Given my earlier misadventure, I was reluctant to ride too far from shore, but I did chat with a fellow that said it was perfectly safe to walk across. I didn’t see too many skate tracks.

A short video to give you a bit of an impression of what it was like.

If you want to check it out, it turns out that this spot off the MUP on the south side of the pond is a much better entry point.

Ride at your own risk, obviously.

and yes, I miss the Ice Cycle races.

Also note this. “Man issues warning to others after falling through ice”

Patrick Brown of Bike Law Canada, and MPP Jessica Bell are quoted in this excellent Toronto Star article about the need for vulnerable road user legislation.

Quote from Jessica Bell:

“In addition to making engineering changes to make roads safer, the province must stop the “systemic pattern of smaller fines being handed out to dangerous and destructive drivers,” she said, otherwise “people are going to continue suffering life-altering injuries or die.”

You can sign MPP Bell’s petition in support of VRU here.

The weekend closest to the last day of January has been the traditional time for an organized “Coldest Day of the Year” ride. Unfortunately such group rides are not possible this year. However, Saturday also offers the chance to ride with the Bike Brigade, so I decided to call today’s ride the coldest delivery of the year. It was about -11 earlier this morning, but by 1 pm, it was a balmy -5°C and sunny,

Lanrick also felt that he had massively overdressed.

I also upgraded the pogies on my cargo bike to a pair from Rock Bros. Ordinarily I would have sourced them from a domestic company (like the coldbike pogies on my other winter bike), and I tried to find a pair of safety orange pogies from Dogwood Designs but they were out of stock everywhere I looked.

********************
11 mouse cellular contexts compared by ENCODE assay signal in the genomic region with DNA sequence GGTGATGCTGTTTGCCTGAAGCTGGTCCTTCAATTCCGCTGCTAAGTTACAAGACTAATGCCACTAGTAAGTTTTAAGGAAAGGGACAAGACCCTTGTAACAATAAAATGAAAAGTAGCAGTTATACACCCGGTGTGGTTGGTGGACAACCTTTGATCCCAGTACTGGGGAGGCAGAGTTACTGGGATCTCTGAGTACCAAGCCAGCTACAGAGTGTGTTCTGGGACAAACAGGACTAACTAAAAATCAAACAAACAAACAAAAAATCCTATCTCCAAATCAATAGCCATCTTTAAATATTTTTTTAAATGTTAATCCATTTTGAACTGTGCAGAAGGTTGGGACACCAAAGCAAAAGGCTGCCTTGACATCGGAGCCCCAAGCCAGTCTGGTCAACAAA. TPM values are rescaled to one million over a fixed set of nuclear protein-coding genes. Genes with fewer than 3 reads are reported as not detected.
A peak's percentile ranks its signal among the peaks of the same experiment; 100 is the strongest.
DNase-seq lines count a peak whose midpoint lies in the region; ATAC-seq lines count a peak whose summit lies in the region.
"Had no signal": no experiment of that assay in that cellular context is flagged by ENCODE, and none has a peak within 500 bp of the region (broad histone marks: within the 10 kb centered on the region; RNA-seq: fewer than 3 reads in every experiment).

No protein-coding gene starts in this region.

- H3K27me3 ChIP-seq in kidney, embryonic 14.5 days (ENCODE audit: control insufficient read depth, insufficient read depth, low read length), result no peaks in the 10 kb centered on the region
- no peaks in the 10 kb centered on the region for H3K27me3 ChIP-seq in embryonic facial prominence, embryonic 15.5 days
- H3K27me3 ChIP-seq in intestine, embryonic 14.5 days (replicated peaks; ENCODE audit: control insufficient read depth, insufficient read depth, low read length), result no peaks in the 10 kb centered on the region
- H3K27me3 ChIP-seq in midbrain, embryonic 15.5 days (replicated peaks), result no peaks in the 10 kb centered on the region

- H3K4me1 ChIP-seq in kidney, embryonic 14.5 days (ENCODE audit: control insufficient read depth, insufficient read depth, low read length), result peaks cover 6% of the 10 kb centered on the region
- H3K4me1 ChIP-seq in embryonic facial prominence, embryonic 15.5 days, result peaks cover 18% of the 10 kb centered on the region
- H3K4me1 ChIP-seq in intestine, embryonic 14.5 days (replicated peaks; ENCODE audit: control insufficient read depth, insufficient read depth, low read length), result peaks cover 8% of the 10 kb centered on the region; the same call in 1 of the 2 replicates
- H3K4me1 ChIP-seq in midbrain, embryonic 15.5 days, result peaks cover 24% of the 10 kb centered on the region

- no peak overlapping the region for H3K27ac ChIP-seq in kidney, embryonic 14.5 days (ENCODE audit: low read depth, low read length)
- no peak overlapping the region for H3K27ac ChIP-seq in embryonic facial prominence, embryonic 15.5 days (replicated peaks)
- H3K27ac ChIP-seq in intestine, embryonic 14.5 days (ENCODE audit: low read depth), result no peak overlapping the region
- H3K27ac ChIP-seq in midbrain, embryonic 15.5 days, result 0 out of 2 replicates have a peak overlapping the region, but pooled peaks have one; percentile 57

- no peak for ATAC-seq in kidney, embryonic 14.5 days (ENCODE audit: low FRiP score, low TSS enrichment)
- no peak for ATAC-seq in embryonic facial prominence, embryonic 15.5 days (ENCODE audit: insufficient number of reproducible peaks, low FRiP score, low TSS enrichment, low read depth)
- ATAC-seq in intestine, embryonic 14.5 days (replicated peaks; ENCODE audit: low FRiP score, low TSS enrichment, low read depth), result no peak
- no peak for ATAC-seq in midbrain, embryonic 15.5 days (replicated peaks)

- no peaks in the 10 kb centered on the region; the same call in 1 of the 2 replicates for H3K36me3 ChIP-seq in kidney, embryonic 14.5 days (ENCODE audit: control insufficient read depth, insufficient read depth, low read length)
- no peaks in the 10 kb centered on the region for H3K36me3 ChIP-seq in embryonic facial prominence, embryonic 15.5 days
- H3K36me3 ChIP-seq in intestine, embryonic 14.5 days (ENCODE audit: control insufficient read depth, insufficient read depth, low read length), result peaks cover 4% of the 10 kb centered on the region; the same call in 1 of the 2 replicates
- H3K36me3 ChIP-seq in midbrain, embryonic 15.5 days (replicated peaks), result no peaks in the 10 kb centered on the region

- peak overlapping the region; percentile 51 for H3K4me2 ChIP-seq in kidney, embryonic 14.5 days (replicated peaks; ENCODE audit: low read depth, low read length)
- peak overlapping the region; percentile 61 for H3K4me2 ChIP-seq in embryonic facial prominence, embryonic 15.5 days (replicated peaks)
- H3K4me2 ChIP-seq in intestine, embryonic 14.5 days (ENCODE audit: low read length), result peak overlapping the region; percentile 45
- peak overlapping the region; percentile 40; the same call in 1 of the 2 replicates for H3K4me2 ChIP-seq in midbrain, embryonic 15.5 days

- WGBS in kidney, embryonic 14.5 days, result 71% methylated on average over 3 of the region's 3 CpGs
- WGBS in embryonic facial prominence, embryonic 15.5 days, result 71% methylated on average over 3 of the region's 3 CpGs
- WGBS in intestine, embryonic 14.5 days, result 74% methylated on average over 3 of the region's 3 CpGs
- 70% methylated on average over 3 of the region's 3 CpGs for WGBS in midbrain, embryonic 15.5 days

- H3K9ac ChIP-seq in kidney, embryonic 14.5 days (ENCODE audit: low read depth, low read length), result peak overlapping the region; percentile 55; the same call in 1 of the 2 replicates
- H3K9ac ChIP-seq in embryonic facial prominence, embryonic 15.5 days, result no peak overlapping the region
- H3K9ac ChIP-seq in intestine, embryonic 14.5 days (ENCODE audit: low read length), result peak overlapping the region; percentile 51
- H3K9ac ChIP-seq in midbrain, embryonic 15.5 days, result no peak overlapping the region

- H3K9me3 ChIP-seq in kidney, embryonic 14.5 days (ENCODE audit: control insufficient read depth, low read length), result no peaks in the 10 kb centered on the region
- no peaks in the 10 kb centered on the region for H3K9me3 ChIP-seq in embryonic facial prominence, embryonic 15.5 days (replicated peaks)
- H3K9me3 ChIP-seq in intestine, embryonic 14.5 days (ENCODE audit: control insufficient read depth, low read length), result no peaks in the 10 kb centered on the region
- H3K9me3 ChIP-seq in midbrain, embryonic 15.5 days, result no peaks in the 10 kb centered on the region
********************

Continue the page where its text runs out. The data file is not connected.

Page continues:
The Rock Bros version work well on handlebars that are swept back.

Action shot.

They were almost too warm today. Looking forward to testing them out when it is colder. Strike that, I want it to start warming up now.

Coldest Day of the Year Ride 2019

Coldest Day of the Year Ride 2018

Coldest Day of the Year Ride 2017

Coldest Day of the Year Ride 2016

Coldest Day of the Year Ride 2015

Coldest Day of the Year Ride 2013

Coldest Day of the Year Ride 2012

Update: it was definitely colder delivering on Feb. 6.

RIP Alan Wayne Scott

Yesterday Toronto lost an elder statesman of the bike community, Alan Wayne Scott, who passed away after a long battle with cancer.

He will forever be remembered for winning a court case “Food as Fuel” that gave bike messengers the right to deduct $17.50 a day as a business expense.

He was a constant presence at bike advocacy events. He was a familiar face at PWIC, here making a deputation in support of the Bloor bike lanes.

Here celebrating the initial installation of the lanes.

and here, helping to sweep up excess glass spheres that were a slippery hazard for cyclists.

He was also the keeper of the flame of the memory of Darcy Allan Sheppard, and the injustice of his killer, Michael Bryant, getting off scott free.

It was always a pleasure to see him out and about on his trike. In recent years, despite his failing health, he was unfailingly positive. He was posting on facebook up until about a week ago, giving frank updates about his cancer treatment, remembering his music, and above all expressing his love for his family and friends.

You can see many of his deputations at the HoofandCycle youtube channel.

His articles for NOW magazine are here.

This picture taken this past July at the critical mass for black lives matter, was the last time I saw him in person.

RIP Wayne, in this case “ride in peace”.

UpdateFeb 2021: an article in NOW magazine in his memory “In memoriam: Cycling advocate Wayne Scott”

Salt is the enemy of bikes

It’s been an unusually temperate winter so far, and on a day like today, with some sun and a high of 4°C, the temptation to get out the good bike for a ride is huge. The roads are clear, and there was rain yesterday to wash the salt off the roads. Nevertheless, the city is a little too diligent in salting the roads, even on a day like today.